Mite detectives can unravel crimes by locating stolen goods

October 25, 2018, University of Reading
Mite detectives can unravel crimes by locating stolen goods
Credit: University of Reading

Some of the world's biggest heists, involving huge bundles of cash or stolen goods, could be solved by one of nature's smallest creatures.

New research at the University of Reading has shown that items stolen by criminals and buried for safekeeping can be traced using mites living in , which provide clues to their specific location anywhere in the world.

Scientists worked on a 2016 crime in Germany, where at least 500,000 euros were stolen and buried abroad. After police seized some banknotes from one of the criminals, mites attached to the notes were rescued, allowing the geographic location where the money was buried to be narrowed down to a region of Australasia where the mites originated.

M. Alejandra Perotti, associate professor in Invertebrate Biology at the University of Reading and co-author of the report, said: "With this research we demonstrate that mites can be big players in investigations into high-profile crimes. This case highlights the importance of carefully identifying and preserving minute organisms found at crime scenes, something which until now has been overlooked by investigators or police.

"We could be using these microscopical animals to recover cash, drugs or even corpses, which are often buried by criminal gangs to hide evidence or be retrieved later. This breakthrough was made possible by the work of a talented scientist who fully dedicate their research to unravel these mysteries."

In the study, published in the journal Forensic Science International, the scientists outline how invertebrates in soil were used to pinpoint the hiding place of stolen property. They refer to other solved and unsolved cases where the technique could potentially have been used.

In the German case, the perpetrator found carrying the stolen banknotes initially claimed that the money was buried in Spain. However, the scientists found the seized notes were covered in traces of a non-European, rare species of root or bulb . These are known to feed on seeds of palm trees and roots of trees native to a region of Australasia, which allowed detectives to narrow down their search to a specific area. The culprits later confessed they had buried the money in Thailand.

Medjedline Hani, a final-year Ph.D. student in Dr. Perotti's lab, who conducted most of the research in the case, added: "Soil is often used in forensic analyses when pieces of evidence from a crime scene have been hidden under the ground or have come into contact with soil. However, the distinctive biological traits of organisms within the soil make them an untapped area that could offer vital clues."

Banknote counting machines used to value the confiscated haul destroyed much of the fibres, minerals and mite evidence on the notes, but fortunately the soil expert at the Kriminaltechnisches Institut in Germany was able to isolate a few specimens. This was enough to allow the Reading scientists to study the mites, determine the species and consequently gather details of their geographic distribution, estimating the possible location of the buried money.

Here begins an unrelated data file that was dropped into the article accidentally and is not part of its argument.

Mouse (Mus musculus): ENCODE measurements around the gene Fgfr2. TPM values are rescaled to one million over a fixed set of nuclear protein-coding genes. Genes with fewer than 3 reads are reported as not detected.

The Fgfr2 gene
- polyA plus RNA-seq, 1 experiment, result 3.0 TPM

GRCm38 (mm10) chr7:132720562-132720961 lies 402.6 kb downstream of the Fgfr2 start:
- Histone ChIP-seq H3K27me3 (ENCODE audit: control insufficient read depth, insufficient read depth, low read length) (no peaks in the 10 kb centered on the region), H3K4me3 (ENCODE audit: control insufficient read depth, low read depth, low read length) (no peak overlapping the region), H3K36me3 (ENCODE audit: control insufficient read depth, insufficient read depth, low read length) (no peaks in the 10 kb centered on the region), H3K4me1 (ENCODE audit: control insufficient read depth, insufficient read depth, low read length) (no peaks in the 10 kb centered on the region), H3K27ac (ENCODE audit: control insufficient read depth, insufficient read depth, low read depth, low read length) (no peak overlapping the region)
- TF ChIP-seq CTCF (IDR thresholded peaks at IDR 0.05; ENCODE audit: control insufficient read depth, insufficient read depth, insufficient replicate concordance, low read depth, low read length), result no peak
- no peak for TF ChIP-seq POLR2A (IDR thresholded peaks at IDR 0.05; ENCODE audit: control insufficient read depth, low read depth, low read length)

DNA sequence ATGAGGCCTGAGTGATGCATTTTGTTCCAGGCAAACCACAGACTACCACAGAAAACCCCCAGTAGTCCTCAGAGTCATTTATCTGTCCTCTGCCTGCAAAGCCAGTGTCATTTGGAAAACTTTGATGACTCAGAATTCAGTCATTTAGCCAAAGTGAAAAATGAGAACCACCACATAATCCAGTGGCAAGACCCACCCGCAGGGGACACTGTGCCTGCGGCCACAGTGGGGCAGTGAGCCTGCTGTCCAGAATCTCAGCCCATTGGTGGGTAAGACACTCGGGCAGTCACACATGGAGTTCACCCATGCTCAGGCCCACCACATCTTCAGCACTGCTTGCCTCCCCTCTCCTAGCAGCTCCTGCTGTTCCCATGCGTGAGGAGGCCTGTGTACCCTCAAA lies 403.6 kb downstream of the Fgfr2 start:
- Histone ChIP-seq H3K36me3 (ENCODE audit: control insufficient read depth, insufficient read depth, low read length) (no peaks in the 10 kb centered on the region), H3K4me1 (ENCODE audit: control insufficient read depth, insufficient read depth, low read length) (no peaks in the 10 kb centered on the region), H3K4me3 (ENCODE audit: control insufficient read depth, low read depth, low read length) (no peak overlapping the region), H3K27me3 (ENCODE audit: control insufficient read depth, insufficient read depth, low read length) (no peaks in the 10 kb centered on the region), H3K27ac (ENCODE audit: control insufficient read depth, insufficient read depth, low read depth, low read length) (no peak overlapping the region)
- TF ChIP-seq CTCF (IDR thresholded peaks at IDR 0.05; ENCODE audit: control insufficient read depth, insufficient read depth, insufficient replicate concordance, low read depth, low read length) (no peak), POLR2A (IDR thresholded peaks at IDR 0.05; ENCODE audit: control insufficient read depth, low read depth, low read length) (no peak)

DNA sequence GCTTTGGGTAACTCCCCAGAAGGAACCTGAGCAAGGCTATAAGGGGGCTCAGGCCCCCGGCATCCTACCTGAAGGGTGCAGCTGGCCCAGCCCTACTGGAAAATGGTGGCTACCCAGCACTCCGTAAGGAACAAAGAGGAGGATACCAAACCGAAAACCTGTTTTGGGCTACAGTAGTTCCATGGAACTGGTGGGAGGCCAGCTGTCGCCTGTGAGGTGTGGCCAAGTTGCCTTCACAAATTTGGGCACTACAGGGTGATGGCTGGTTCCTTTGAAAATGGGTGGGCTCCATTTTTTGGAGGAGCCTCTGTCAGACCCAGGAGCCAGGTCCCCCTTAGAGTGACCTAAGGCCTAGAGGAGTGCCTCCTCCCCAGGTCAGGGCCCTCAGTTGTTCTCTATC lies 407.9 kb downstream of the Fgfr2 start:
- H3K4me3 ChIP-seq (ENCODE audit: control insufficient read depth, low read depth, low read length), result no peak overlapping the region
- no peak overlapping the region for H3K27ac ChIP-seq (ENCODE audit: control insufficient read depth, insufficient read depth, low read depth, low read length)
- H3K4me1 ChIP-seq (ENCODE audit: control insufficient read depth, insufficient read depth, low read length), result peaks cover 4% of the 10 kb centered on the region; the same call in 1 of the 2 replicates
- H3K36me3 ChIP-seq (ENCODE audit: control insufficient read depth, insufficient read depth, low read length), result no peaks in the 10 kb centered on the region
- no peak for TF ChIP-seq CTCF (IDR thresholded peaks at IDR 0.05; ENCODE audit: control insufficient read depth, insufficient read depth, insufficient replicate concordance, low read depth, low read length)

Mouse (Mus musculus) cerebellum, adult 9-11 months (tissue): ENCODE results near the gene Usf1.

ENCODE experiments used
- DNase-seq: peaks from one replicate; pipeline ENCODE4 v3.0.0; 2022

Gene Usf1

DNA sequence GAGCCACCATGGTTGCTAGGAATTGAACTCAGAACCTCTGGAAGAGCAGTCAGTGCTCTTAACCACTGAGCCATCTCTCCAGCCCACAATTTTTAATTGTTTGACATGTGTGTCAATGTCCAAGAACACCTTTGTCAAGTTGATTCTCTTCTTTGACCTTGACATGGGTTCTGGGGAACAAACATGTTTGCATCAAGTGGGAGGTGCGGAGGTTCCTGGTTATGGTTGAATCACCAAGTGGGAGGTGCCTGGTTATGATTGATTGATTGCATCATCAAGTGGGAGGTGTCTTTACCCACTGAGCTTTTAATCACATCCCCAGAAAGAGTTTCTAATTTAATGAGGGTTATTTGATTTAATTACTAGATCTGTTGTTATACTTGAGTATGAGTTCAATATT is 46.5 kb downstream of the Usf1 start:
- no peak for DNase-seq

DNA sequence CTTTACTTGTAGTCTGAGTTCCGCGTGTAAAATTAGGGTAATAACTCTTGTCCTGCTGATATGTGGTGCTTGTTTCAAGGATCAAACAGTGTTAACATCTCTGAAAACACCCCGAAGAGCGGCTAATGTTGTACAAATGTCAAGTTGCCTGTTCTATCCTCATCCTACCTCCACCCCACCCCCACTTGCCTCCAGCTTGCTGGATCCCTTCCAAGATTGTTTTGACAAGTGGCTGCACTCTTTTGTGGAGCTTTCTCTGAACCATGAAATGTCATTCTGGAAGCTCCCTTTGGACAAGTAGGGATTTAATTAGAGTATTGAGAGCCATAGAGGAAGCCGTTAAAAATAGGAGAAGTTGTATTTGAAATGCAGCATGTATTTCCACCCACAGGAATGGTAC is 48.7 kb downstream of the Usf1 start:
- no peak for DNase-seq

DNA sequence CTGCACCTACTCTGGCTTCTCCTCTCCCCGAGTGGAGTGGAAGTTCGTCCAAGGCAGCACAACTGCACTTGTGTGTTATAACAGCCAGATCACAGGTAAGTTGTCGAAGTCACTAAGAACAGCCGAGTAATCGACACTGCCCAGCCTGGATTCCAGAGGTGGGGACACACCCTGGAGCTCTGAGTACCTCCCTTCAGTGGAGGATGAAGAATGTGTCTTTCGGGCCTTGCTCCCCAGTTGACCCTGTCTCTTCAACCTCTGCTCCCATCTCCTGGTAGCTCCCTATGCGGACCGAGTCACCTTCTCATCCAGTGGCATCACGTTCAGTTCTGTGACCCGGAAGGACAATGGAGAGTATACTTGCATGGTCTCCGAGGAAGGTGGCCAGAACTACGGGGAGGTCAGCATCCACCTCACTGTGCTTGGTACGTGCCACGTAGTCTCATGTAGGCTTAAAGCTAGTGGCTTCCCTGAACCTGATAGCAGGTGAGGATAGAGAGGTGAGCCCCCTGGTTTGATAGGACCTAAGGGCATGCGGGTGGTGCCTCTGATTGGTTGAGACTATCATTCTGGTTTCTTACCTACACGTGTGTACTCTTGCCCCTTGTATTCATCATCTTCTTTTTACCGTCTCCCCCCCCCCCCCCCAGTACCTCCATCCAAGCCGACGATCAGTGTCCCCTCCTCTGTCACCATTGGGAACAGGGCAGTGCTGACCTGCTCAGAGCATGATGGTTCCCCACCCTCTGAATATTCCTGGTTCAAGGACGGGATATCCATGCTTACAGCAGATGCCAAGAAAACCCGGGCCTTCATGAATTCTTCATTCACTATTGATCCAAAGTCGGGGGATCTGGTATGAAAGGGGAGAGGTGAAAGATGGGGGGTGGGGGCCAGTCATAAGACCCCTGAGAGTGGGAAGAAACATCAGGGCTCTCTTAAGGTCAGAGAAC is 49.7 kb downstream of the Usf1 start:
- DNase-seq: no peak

Explore further: What happens to stolen guns?

More information: Medjedline Hani et al. Soil bulb mites as trace evidence for the location of buried money, Forensic Science International (2018). DOI: 10.1016/j.forsciint.2018.09.016

Related Stories

What happens to stolen guns?

April 25, 2018

Only about one per cent of all gun transactions in the US are thefts, and there is no evidence that theft is an important source of guns to those who use them to commit violent crimes. In an analysis of nationwide and state-specific ...

Oil spill impacts in coastal wetland

July 10, 2017

Although evidence of the 2010 Deepwater Horizon oil spill may not be visually obvious today, crude oil can still be found in Louisiana coastal marshes. Oil not initially degraded has become buried under the yearly pile of ...

Using LIDAR to find unmarked graves of murder victims

August 2, 2018

A team of researchers affiliated with several institutions in the U.S. reports that LIDAR can be used to find the unmarked graves of murder victims. In their paper published in the journal Forensic Science International, ...

Recommended for you

Archaeologists discover Incan tomb in Peru

February 16, 2019

Peruvian archaeologists discovered an Incan tomb in the north of the country where an elite member of the pre-Columbian empire was buried, one of the investigators announced Friday.

Where is the universe hiding its missing mass?

February 15, 2019

Astronomers have spent decades looking for something that sounds like it would be hard to miss: about a third of the "normal" matter in the Universe. New results from NASA's Chandra X-ray Observatory may have helped them ...

What rising seas mean for local economies

February 15, 2019

Impacts from climate change are not always easy to see. But for many local businesses in coastal communities across the United States, the evidence is right outside their doors—or in their parking lots.

The friendly extortioner takes it all

February 15, 2019

Cooperating with other people makes many things easier. However, competition is also a characteristic aspect of our society. In their struggle for contracts and positions, people have to be more successful than their competitors ...


Please sign in to add a comment. Registration is free, and takes less than a minute. Read more

Click here to reset your password.
Sign in to get notified via email when new comments are made.